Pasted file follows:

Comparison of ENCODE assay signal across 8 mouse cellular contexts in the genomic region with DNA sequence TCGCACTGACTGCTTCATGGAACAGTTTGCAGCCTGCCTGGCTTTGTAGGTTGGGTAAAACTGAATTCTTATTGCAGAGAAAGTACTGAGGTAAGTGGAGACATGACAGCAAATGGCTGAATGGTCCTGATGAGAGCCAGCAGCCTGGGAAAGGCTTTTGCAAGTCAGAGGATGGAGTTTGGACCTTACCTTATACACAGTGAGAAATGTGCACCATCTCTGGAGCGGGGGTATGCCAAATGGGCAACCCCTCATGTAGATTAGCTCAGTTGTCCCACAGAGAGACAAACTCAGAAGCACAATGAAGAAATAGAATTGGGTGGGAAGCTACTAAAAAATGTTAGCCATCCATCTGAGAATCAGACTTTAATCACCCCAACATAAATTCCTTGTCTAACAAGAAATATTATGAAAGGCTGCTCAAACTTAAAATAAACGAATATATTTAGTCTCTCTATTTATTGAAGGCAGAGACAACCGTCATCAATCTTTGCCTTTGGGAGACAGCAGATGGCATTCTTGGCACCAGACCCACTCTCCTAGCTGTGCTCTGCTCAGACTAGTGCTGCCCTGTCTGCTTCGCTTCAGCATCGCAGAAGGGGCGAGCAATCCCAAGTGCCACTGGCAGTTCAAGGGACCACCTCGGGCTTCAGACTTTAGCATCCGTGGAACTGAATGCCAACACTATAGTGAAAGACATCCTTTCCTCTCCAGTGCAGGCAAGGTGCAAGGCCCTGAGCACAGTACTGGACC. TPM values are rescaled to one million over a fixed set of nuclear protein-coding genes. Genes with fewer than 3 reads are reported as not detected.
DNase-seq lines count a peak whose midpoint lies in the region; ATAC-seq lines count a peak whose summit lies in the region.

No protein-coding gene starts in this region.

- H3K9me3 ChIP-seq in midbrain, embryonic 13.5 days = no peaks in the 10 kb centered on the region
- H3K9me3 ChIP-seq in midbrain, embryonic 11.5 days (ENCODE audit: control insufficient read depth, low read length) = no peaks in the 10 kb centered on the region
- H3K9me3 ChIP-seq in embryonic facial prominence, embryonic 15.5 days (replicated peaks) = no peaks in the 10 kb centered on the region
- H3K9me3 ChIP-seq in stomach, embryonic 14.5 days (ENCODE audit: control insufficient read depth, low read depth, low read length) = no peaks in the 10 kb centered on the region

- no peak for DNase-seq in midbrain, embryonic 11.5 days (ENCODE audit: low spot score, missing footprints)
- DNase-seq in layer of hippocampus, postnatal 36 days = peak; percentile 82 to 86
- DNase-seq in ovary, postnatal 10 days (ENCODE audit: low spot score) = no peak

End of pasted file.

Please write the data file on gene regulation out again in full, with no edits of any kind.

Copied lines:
Comparison of ENCODE assay signal across 8 mouse cellular contexts in the genomic region with DNA sequence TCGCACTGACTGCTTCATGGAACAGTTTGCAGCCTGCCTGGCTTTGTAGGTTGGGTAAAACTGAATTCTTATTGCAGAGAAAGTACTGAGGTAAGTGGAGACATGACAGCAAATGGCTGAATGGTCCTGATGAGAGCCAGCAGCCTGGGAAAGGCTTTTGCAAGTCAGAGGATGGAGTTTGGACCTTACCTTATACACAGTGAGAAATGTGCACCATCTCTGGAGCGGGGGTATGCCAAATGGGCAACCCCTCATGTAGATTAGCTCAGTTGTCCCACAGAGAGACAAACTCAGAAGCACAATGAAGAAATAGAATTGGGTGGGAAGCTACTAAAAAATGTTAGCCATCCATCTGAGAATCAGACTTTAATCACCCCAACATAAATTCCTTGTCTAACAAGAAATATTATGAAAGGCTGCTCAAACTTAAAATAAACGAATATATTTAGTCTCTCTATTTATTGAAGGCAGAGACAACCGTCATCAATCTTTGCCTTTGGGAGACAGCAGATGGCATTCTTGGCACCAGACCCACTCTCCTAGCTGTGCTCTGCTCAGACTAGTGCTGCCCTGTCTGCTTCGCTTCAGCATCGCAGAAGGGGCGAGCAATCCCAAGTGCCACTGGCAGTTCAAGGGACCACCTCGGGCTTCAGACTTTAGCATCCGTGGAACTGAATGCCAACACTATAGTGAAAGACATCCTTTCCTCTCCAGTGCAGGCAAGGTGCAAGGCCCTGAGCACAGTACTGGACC. TPM values are rescaled to one million over a fixed set of nuclear protein-coding genes. Genes with fewer than 3 reads are reported as not detected.
DNase-seq lines count a peak whose midpoint lies in the region; ATAC-seq lines count a peak whose summit lies in the region.

No protein-coding gene starts in this region.

- H3K9me3 ChIP-seq in midbrain, embryonic 13.5 days = no peaks in the 10 kb centered on the region
- H3K9me3 ChIP-seq in midbrain, embryonic 11.5 days (ENCODE audit: control insufficient read depth, low read length) = no peaks in the 10 kb centered on the region
- H3K9me3 ChIP-seq in embryonic facial prominence, embryonic 15.5 days (replicated peaks) = no peaks in the 10 kb centered on the region
- H3K9me3 ChIP-seq in stomach, embryonic 14.5 days (ENCODE audit: control insufficient read depth, low read depth, low read length) = no peaks in the 10 kb centered on the region

- no peak for DNase-seq in midbrain, embryonic 11.5 days (ENCODE audit: low spot score, missing footprints)
- DNase-seq in layer of hippocampus, postnatal 36 days = peak; percentile 82 to 86
- DNase-seq in ovary, postnatal 10 days (ENCODE audit: low spot score) = no peak